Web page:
I’ve actually been really happy with the results so far, just trying to gather knowledge and keep everything on track until the end of this first round.

Thanks for the help
 

Nwtexan

Well-Known Member
Id try a feed at lower ph, 5.4 is a good treat for ladies if ph too high only my opinion. Damn good advice getting rid of sticks fast. If organic anal, vinnegar works as ph down. Citric acid too, bulk store. Cheaper too.
I was wondering on addressing ph. I’m gonna see what happens with simple water with a bit of recharge. Plants are mostly looking good, as long as I can stop this lleaf issue
 

green_machine_two9er

Well-Known Member
I know how good the castings are, what would your thinking be in adding some now? Thanks for the luck. I'm sure I need a bit
For starters in fabric pots your already fighting water retention issues. Highly amended organic soil needs moisture levels which are hard to maintain and the thick layer of castings will help slightly in creating a moisture lock. Secondly instant and slow release nutrients, typically with Calcium which should be thought of as a macro if you ask me.
Third beneficials- fresher the better. From beneficials insects to bacteria.
I typically top with castings 2-3 times during whole cycle. Typically if top dressing amendments as well I cover my amendments with the castings.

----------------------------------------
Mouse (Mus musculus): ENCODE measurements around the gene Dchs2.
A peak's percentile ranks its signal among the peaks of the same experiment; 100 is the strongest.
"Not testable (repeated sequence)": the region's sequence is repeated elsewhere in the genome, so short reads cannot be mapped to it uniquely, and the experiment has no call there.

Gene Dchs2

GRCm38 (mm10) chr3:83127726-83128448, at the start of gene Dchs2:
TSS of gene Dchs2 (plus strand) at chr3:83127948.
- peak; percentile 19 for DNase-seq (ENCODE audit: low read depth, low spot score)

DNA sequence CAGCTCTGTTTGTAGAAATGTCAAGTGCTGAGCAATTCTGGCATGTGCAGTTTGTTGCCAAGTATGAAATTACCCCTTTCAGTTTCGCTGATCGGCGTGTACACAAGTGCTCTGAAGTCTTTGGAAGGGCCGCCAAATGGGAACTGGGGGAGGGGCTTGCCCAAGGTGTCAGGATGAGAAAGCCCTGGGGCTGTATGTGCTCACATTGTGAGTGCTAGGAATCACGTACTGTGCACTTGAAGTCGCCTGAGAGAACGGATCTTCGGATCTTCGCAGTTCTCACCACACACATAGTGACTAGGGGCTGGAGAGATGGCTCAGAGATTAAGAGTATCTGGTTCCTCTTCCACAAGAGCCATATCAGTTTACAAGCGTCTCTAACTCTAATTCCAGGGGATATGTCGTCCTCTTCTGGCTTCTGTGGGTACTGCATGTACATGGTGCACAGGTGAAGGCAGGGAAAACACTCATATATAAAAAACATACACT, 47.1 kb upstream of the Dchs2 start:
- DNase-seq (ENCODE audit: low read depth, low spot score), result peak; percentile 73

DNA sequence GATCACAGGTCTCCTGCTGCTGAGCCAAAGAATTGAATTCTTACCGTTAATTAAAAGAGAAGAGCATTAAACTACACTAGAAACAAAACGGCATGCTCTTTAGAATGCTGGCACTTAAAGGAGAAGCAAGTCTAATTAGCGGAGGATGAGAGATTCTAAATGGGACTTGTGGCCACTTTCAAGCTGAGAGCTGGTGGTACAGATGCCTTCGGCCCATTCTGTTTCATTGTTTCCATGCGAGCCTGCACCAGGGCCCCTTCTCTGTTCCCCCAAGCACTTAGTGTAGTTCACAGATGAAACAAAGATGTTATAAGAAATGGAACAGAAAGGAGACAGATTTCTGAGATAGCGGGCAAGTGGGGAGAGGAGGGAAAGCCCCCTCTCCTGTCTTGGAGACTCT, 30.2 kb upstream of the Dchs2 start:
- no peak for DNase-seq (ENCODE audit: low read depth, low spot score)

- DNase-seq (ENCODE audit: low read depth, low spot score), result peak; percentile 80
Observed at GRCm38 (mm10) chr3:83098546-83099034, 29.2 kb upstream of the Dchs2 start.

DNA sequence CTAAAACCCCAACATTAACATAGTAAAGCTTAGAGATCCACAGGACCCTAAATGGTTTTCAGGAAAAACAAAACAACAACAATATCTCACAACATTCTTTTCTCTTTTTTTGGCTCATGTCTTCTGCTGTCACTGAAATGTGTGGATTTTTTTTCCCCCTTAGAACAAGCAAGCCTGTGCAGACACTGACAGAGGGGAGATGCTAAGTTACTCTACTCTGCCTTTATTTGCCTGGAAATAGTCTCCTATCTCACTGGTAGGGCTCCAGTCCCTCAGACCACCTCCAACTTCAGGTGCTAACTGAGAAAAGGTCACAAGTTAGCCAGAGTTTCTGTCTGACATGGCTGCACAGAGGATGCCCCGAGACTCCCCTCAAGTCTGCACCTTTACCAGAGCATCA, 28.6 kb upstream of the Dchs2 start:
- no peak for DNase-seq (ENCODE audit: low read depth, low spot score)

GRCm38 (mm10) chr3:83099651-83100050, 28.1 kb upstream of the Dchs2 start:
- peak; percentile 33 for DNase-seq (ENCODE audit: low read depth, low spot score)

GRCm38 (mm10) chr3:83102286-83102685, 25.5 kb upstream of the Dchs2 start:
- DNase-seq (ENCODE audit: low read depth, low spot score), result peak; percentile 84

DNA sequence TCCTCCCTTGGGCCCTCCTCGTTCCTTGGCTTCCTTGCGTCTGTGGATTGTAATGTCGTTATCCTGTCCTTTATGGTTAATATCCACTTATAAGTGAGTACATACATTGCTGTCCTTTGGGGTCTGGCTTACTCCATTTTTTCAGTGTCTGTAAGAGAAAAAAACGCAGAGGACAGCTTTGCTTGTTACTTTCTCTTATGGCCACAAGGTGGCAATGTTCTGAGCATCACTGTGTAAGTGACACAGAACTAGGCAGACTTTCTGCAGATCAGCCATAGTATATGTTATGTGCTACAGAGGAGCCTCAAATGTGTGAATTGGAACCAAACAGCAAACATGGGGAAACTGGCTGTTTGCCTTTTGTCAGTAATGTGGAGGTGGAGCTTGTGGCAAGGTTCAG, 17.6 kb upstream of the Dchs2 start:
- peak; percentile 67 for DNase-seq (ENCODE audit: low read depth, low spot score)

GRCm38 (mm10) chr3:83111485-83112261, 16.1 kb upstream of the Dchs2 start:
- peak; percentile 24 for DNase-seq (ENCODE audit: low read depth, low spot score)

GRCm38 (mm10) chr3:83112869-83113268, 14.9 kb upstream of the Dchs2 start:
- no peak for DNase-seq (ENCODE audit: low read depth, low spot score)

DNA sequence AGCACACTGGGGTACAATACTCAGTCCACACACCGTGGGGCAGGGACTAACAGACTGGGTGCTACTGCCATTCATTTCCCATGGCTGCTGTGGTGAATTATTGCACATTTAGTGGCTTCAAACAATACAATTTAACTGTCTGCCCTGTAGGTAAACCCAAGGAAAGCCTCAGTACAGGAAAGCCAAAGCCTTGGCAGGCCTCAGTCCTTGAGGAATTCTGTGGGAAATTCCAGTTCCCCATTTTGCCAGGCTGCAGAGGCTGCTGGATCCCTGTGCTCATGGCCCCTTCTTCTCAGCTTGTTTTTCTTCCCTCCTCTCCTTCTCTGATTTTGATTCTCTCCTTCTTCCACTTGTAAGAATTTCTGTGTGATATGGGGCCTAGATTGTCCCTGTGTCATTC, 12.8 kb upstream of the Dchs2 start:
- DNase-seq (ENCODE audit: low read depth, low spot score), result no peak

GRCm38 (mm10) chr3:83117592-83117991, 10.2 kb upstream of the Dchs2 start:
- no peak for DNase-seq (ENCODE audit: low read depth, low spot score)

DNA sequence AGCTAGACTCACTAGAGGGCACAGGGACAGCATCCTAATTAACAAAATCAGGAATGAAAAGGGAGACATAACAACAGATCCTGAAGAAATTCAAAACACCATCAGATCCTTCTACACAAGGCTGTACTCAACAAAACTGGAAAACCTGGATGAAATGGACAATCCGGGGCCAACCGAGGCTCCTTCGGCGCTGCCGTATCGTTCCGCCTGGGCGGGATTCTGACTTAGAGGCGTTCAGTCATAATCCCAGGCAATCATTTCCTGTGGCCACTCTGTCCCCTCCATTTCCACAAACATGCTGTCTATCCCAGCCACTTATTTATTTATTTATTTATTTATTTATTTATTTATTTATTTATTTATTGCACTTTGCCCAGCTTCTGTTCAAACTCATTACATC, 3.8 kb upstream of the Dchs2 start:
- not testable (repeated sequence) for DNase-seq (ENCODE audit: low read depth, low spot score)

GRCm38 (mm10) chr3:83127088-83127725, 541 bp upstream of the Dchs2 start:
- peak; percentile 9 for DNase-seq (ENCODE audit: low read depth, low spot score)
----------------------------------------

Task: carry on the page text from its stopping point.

Southernontariogrower

Well-Known Member
worm castings are numer 1, check out Labs on youtube, i found it bennificial if organic, you can drink it at same dose for plants, good for stomach its a probiotic. 5ml per gallon. Lactic acid bacteriums. Cheap way to insure plants against disease or bad microbes.
 

waktoo

Well-Known Member
I checked the PH in the saucer after watering, and it was around 7.8! This was quite a bit higher than the other 2(both GSC) I know that with a healthy soil you shouldn't have to adjust the PH; that the soil ecosystem will take care of it, but I am thinking that this imbalance is causing the nute lockout, and would like to find a way to correct it.

View attachment 4833520View attachment 4833521
This is an old wives tale, an often-times regurgitated (and never supported) proclamation based in bro-science, and nothing more.

Alkaline irrigation water can have detrimental affect on soil pH over time. Growing in smaller pots (low soil volume) exacerbates this effect. This is a well known fact in the greenhouse/nursery (horticulture) industry. It is one of the four main criteria by which soilless container mixes are designed and built. Soil organic matter "buffers" soil acidity, not alkalinity. Every time you water, you add liquid "lime" to the soil. On top of whatever "liming" material you've added to your mix, hydrogen in the soil solution is slowly and consistently being neutralized, rather than "buffered". As a result, soil pH rises and eventually reaches a point where soluble nutrient ions begin to precipitate out of solution, becoming unavailable for plant adsorption.